APA Jormanainen, V., Jousimaa, J., Kunnamo, I., & Ruutu, P. (2001). Physicians' Database Searches as a Tool for Early Detection of Epidemics. Emerging Infectious Diseases, 7(3), 474-476. https://dx.doi.org/10.3201/eid0703.017324.

Filamentous Phage Associated with Recent Pandemic Strains of Vibrio parahaemolyticus [PDF - 41 KB - 2 pages]
T. Iida et al.

A group of pandemic strains of Vibrio parahaemolyticus has recently appeared in Asia and North America. We demonstrate that a filamentous phage is specifically associated with the pandemic V. parahaemolyticus strains. An open reading frame unique to the phage is a useful genetic marker to identify these strains.

EID Iida T, Hattori A, Tagomori K, Nasu H, Naim R, Honda T. Filamentous Phage Associated with Recent Pandemic Strains of Vibrio parahaemolyticus. Emerg Infect Dis. 2001;7(3):477-478. https://dx.doi.org/10.3201/eid0703.017325
AMA Iida T, Hattori A, Tagomori K, et al. Filamentous Phage Associated with Recent Pandemic Strains of Vibrio parahaemolyticus. Emerging Infectious Diseases. 2001;7(3):477-478. doi:10.3201/eid0703.017325.
APA Iida, T., Hattori, A., Tagomori, K., Nasu, H., Naim, R., & Honda, T. (2001). Filamentous Phage Associated with Recent Pandemic Strains of Vibrio parahaemolyticus. Emerging Infectious Diseases, 7(3), 477-478. https://dx.doi.org/10.3201/eid0703.017325.
Letters

Candida dubliniensis Candidemia in Australia [PDF - 37 KB - 1 page]
D. Marriott et al.
EID Marriott D, Laxton M, Harkness J. Candida dubliniensis Candidemia in Australia. Emerg Infect Dis. 2001;7(3):479. https://dx.doi.org/10.3201/eid0703.017326
AMA Marriott D, Laxton M, Harkness J. Candida dubliniensis Candidemia in Australia. Emerging Infectious Diseases. 2001;7(3):479. doi:10.3201/eid0703.017326.
APA Marriott, D., Laxton, M., & Harkness, J. (2001). Candida dubliniensis Candidemia in Australia. Emerging Infectious Diseases, 7(3), 479. https://dx.doi.org/10.3201/eid0703.017326.

Characterization of a Human Granulocytic Ehrlichiosis-like Agent from Ixodes scapularis, Ontario, Canada
M. A. Drebot et al.
EID Drebot MA, Lindsay R, Barker IK, Artsob H. Characterization of a Human Granulocytic Ehrlichiosis-like Agent from Ixodes scapularis, Ontario, Canada. Emerg Infect Dis. 2001;7(3):479-480. https://dx.doi.org/10.3201/eid0703.017327
AMA Drebot MA, Lindsay R, Barker IK, et al. Characterization of a Human Granulocytic Ehrlichiosis-like Agent from Ixodes scapularis, Ontario, Canada. Emerging Infectious Diseases. 2001;7(3):479-480. doi:10.3201/eid0703.017327.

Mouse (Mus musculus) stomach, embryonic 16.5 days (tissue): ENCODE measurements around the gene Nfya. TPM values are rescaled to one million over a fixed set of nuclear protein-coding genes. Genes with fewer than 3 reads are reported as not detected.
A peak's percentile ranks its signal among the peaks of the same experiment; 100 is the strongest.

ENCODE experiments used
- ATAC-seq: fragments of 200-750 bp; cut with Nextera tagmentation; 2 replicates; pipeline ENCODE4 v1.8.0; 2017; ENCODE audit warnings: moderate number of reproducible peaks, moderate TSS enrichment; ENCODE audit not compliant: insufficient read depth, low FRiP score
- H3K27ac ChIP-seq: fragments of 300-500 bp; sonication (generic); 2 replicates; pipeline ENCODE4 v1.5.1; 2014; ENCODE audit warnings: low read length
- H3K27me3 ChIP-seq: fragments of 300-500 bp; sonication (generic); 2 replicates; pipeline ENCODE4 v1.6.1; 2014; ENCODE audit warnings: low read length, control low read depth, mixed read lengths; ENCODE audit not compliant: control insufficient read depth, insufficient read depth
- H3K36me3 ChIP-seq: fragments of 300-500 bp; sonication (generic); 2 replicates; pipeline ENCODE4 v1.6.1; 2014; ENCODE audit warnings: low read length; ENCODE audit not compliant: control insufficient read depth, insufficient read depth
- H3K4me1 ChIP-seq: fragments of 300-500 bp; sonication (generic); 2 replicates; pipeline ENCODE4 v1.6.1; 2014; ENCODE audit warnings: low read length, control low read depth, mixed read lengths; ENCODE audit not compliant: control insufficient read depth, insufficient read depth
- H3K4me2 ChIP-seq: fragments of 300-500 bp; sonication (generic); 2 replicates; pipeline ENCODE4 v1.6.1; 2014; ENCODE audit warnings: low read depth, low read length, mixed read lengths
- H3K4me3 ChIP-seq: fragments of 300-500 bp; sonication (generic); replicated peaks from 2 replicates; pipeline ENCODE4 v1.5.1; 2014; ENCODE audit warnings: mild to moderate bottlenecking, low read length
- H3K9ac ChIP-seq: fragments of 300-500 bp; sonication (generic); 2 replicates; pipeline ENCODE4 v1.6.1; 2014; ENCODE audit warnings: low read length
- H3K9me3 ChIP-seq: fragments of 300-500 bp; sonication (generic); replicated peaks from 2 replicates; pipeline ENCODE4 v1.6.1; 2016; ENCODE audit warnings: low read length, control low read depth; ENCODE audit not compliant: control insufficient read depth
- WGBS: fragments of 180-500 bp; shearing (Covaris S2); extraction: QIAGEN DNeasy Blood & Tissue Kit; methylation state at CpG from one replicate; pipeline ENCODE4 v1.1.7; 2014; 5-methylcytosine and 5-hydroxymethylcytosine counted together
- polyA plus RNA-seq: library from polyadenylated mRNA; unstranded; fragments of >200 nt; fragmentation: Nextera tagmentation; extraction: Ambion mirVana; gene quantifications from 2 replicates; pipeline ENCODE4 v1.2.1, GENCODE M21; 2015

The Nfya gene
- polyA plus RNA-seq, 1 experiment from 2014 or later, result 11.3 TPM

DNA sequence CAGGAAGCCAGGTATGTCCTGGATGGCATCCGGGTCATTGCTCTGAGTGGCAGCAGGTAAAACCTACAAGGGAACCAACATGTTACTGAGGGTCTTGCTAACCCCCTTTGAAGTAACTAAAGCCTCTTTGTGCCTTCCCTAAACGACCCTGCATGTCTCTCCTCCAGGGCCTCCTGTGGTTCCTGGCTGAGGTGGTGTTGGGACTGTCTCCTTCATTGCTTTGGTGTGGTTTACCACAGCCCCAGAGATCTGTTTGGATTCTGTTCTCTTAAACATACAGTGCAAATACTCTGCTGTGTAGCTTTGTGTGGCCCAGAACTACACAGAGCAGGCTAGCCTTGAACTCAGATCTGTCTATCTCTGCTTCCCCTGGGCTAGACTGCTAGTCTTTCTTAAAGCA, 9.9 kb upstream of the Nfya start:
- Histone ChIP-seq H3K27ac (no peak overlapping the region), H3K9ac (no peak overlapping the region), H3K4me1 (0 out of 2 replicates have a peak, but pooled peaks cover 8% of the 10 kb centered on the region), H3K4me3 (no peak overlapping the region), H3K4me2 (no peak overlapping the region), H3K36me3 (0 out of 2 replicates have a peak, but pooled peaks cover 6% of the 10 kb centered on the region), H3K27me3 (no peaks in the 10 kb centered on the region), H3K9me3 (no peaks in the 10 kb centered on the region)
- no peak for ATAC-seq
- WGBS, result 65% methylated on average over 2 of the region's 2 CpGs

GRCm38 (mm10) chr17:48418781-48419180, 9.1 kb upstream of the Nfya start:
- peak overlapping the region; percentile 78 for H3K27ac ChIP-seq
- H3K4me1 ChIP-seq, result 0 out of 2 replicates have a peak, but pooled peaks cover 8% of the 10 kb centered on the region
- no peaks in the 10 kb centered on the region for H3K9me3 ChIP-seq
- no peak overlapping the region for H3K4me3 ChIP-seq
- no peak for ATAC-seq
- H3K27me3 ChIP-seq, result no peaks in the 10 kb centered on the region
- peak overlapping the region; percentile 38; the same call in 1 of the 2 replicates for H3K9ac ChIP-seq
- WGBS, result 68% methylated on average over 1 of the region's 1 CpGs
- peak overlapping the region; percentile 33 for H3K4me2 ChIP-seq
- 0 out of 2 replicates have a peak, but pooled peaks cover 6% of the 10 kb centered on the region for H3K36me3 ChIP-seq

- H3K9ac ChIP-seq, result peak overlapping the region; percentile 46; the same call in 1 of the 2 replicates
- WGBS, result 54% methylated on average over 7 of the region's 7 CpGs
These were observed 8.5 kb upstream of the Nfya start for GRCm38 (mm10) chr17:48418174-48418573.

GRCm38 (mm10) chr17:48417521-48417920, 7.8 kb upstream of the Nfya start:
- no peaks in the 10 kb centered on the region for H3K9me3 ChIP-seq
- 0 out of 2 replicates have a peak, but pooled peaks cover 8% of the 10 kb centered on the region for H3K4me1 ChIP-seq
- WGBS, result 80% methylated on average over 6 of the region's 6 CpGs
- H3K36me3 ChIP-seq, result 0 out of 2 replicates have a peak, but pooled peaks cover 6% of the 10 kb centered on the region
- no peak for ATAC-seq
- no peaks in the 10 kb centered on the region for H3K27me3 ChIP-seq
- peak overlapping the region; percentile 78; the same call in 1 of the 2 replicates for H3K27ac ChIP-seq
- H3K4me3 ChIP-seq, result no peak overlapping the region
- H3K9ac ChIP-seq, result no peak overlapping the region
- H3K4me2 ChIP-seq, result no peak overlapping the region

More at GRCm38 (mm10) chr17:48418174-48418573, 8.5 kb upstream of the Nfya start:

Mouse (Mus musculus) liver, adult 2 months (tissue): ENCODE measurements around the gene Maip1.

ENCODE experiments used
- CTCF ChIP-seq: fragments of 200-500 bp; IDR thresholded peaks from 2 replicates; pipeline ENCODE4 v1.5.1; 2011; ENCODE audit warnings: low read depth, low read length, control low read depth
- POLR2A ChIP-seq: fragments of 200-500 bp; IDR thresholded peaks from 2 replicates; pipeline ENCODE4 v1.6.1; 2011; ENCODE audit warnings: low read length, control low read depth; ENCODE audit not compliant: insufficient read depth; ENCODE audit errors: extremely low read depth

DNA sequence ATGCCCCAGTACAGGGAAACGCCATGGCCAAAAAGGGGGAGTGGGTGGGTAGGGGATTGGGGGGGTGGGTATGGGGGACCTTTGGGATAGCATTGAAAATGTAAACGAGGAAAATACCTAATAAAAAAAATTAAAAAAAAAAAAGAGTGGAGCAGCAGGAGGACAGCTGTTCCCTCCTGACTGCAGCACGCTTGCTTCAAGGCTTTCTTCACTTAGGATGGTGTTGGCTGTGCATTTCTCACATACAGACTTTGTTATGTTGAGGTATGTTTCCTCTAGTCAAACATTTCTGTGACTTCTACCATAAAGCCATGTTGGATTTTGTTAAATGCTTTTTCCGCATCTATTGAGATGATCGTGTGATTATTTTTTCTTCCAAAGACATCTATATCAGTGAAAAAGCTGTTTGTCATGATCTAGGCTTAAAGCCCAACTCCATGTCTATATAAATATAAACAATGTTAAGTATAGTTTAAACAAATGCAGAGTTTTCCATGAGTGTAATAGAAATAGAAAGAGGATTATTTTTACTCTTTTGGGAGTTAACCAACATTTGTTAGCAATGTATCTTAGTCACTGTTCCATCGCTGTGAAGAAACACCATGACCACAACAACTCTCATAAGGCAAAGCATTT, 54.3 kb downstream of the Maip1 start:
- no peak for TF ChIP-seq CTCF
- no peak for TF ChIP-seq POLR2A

APA Drebot, M. A., Lindsay, R., Barker, I. K., & Artsob, H. (2001). Characterization of a Human Granulocytic Ehrlichiosis-like Agent from Ixodes scapularis, Ontario, Canada. Emerging Infectious Diseases, 7(3), 479-480. https://dx.doi.org/10.3201/eid0703.017327.

High Prevalence of Sin Nombre Virus in Rodent Populations, Central Utah: A Consequence of Human Disturbance? [PDF - 49 KB - 3 pages]
R. Mackelprang et al.
EID Mackelprang R, Dearing M, St. Jeor S. High Prevalence of Sin Nombre Virus in Rodent Populations, Central Utah: A Consequence of Human Disturbance?. Emerg Infect Dis. 2001;7(3):480-482. https://dx.doi.org/10.3201/eid0703.017328
AMA Mackelprang R, Dearing M, St. Jeor S. High Prevalence of Sin Nombre Virus in Rodent Populations, Central Utah: A Consequence of Human Disturbance?. Emerging Infectious Diseases. 2001;7(3):480-482. doi:10.3201/eid0703.017328.
APA Mackelprang, R., Dearing, M., & St. Jeor, S. (2001). High Prevalence of Sin Nombre Virus in Rodent Populations, Central Utah: A Consequence of Human Disturbance?. Emerging Infectious Diseases, 7(3), 480-482. https://dx.doi.org/10.3201/eid0703.017328.

Hantavirus Seroconversion of Wild-Caught Peromyscus During Quarantine [PDF - 42 KB - 2 pages]
M. Camaioni et al.
EID Camaioni M, Botten J, Hjelle B, Loew SS. Hantavirus Seroconversion of Wild-Caught Peromyscus During Quarantine. Emerg Infect Dis. 2001;7(3):482-483. https://dx.doi.org/10.3201/eid0703.017329
AMA Camaioni M, Botten J, Hjelle B, et al. Hantavirus Seroconversion of Wild-Caught Peromyscus During Quarantine. Emerging Infectious Diseases. 2001;7(3):482-483. doi:10.3201/eid0703.017329.
APA Camaioni, M., Botten, J., Hjelle, B., & Loew, S. S. (2001). Hantavirus Seroconversion of Wild-Caught Peromyscus During Quarantine. Emerging Infectious Diseases, 7(3), 482-483. https://dx.doi.org/10.3201/eid0703.017329.

Mycobacterium tuberculosis Isolates of Beijing Genotype in Thailand [PDF - 43 KB - 2 pages]
W. M. Prodinger et al.
EID Prodinger WM, Bunyaratvej P, Prachaktam R, Pavlic M. Mycobacterium tuberculosis Isolates of Beijing Genotype in Thailand. Emerg Infect Dis. 2001;7(3):483-484. https://dx.doi.org/10.3201/eid0703.017330
AMA Prodinger WM, Bunyaratvej P, Prachaktam R, et al. Mycobacterium tuberculosis Isolates of Beijing Genotype in Thailand. Emerging Infectious Diseases. 2001;7(3):483-484. doi:10.3201/eid0703.017330.
APA Prodinger, W. M., Bunyaratvej, P., Prachaktam, R., & Pavlic, M. (2001). Mycobacterium tuberculosis Isolates of Beijing Genotype in Thailand. Emerging Infectious Diseases, 7(3), 483-484. https://dx.doi.org/10.3201/eid0703.017330.